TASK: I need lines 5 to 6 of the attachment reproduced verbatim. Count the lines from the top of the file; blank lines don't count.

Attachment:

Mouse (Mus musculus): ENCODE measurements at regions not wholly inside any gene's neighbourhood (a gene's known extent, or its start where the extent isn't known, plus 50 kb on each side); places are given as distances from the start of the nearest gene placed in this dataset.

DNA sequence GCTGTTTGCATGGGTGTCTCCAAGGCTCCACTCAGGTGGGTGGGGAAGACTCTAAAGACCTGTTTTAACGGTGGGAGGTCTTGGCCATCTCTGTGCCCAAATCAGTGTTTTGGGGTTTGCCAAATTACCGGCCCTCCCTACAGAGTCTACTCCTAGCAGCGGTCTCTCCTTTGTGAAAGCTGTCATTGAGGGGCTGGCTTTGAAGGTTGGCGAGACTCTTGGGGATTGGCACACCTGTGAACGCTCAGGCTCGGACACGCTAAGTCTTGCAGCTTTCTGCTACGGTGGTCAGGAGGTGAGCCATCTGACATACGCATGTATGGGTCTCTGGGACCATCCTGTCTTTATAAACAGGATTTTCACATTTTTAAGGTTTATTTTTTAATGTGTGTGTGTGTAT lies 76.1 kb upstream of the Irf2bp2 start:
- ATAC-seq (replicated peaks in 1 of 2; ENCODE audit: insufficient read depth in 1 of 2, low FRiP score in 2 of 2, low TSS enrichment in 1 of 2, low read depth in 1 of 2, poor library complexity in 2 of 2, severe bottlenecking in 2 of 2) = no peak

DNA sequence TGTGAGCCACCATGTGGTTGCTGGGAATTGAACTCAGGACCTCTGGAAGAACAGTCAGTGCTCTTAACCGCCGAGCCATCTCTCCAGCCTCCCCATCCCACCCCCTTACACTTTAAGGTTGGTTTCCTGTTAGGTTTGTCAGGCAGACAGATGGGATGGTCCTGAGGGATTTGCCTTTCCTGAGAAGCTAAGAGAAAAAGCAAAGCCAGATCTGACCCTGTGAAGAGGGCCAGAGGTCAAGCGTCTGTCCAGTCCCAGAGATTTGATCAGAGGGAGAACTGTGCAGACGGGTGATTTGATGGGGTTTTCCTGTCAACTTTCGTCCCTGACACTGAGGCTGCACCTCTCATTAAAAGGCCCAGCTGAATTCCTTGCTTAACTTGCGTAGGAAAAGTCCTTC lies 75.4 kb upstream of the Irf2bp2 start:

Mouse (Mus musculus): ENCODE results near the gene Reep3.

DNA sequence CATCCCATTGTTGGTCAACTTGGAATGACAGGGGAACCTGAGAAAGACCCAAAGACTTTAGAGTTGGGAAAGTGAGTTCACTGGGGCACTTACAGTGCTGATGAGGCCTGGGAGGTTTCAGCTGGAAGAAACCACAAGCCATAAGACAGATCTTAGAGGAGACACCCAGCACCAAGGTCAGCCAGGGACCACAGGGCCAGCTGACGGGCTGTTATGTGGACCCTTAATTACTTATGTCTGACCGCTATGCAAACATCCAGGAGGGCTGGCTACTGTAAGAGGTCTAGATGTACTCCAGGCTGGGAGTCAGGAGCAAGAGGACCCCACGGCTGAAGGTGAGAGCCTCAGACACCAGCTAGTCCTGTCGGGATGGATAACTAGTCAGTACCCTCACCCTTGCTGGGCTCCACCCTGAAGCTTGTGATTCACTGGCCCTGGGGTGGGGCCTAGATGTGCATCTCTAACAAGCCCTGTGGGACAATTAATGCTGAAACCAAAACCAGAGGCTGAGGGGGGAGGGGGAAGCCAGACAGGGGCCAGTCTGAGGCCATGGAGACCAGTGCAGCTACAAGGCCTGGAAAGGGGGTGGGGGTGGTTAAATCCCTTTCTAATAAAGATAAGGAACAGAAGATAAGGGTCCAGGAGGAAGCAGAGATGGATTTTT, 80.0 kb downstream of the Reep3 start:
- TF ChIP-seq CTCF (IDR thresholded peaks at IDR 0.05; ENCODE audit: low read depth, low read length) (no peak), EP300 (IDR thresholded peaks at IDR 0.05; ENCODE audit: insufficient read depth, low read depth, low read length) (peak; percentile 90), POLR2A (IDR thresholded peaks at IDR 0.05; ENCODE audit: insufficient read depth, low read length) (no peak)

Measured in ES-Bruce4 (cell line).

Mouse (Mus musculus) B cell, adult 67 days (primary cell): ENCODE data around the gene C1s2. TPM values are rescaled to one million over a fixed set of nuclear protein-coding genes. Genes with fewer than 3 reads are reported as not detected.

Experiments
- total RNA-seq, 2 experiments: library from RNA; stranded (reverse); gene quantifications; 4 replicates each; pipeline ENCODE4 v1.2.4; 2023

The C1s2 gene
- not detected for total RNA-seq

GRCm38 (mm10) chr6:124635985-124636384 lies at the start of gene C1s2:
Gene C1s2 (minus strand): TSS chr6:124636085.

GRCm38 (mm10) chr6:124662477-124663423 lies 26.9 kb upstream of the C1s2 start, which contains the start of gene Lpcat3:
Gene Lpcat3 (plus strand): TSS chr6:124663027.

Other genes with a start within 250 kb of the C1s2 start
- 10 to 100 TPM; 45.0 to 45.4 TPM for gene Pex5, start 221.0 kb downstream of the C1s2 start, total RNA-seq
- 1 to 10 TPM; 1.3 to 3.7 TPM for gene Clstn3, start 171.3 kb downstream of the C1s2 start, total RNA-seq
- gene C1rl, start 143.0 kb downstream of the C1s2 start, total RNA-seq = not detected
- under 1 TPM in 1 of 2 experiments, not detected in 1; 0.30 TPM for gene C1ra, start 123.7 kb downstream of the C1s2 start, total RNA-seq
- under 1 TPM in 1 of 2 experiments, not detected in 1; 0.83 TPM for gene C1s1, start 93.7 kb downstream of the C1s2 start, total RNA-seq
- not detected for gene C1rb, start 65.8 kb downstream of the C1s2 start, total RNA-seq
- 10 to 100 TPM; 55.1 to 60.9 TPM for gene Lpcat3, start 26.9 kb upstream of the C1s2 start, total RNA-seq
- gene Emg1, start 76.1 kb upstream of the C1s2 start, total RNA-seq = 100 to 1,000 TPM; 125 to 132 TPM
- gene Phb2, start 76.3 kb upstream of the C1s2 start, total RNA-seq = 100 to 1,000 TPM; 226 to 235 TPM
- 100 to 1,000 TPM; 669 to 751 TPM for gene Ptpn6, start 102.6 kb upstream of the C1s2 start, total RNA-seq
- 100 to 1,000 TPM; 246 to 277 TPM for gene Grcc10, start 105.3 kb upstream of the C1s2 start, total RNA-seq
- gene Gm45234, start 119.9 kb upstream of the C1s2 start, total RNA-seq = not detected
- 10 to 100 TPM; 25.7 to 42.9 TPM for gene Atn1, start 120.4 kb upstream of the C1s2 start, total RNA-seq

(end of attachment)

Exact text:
Mouse (Mus musculus): ENCODE results near the gene Reep3.

DNA sequence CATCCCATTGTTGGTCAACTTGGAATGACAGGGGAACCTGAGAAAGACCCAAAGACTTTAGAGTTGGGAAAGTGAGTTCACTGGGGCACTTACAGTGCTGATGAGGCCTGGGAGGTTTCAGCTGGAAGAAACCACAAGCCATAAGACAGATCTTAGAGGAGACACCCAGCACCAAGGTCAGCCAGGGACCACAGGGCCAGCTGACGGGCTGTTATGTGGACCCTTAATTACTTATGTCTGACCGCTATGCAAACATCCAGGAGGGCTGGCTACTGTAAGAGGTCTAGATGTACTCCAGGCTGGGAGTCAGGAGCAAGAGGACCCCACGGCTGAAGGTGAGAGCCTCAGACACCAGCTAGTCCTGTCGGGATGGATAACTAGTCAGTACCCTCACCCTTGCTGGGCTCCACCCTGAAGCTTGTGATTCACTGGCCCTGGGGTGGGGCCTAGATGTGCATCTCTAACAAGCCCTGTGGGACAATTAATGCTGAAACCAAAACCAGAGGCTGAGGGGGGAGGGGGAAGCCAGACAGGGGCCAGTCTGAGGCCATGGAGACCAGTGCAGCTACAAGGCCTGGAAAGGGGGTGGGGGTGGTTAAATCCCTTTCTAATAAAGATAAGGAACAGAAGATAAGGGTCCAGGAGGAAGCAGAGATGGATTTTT, 80.0 kb downstream of the Reep3 start: